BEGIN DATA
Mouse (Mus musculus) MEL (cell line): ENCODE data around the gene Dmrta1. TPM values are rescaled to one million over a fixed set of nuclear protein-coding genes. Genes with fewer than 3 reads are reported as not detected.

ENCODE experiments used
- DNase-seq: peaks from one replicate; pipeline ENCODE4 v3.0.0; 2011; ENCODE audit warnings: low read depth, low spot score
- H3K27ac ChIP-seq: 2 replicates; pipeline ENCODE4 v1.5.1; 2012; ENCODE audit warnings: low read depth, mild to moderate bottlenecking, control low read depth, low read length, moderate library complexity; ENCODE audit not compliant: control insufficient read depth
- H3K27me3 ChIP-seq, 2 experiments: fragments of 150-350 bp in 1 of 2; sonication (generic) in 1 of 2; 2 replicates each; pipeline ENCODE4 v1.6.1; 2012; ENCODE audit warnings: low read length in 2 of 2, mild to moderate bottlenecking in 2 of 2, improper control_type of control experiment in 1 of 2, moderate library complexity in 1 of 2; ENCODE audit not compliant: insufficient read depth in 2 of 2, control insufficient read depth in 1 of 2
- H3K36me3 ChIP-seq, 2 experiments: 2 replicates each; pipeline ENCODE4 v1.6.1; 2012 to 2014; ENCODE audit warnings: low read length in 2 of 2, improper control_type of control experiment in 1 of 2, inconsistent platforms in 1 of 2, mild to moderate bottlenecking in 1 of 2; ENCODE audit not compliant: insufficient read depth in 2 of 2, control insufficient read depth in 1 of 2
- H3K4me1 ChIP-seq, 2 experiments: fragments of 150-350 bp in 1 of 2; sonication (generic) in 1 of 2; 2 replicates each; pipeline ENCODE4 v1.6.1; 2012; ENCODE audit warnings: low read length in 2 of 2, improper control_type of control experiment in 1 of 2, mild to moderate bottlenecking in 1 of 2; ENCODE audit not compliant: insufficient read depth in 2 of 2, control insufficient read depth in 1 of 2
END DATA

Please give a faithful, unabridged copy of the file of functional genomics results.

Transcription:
Mouse (Mus musculus) MEL (cell line): ENCODE data around the gene Dmrta1. TPM values are rescaled to one million over a fixed set of nuclear protein-coding genes. Genes with fewer than 3 reads are reported as not detected.

ENCODE experiments used
- DNase-seq: peaks from one replicate; pipeline ENCODE4 v3.0.0; 2011; ENCODE audit warnings: low read depth, low spot score
- H3K27ac ChIP-seq: 2 replicates; pipeline ENCODE4 v1.5.1; 2012; ENCODE audit warnings: low read depth, mild to moderate bottlenecking, control low read depth, low read length, moderate library complexity; ENCODE audit not compliant: control insufficient read depth
- H3K27me3 ChIP-seq, 2 experiments: fragments of 150-350 bp in 1 of 2; sonication (generic) in 1 of 2; 2 replicates each; pipeline ENCODE4 v1.6.1; 2012; ENCODE audit warnings: low read length in 2 of 2, mild to moderate bottlenecking in 2 of 2, improper control_type of control experiment in 1 of 2, moderate library complexity in 1 of 2; ENCODE audit not compliant: insufficient read depth in 2 of 2, control insufficient read depth in 1 of 2
- H3K36me3 ChIP-seq, 2 experiments: 2 replicates each; pipeline ENCODE4 v1.6.1; 2012 to 2014; ENCODE audit warnings: low read length in 2 of 2, improper control_type of control experiment in 1 of 2, inconsistent platforms in 1 of 2, mild to moderate bottlenecking in 1 of 2; ENCODE audit not compliant: insufficient read depth in 2 of 2, control insufficient read depth in 1 of 2
- H3K4me1 ChIP-seq, 2 experiments: fragments of 150-350 bp in 1 of 2; sonication (generic) in 1 of 2; 2 replicates each; pipeline ENCODE4 v1.6.1; 2012; ENCODE audit warnings: low read length in 2 of 2, improper control_type of control experiment in 1 of 2, mild to moderate bottlenecking in 1 of 2; ENCODE audit not compliant: insufficient read depth in 2 of 2, control insufficient read depth in 1 of 2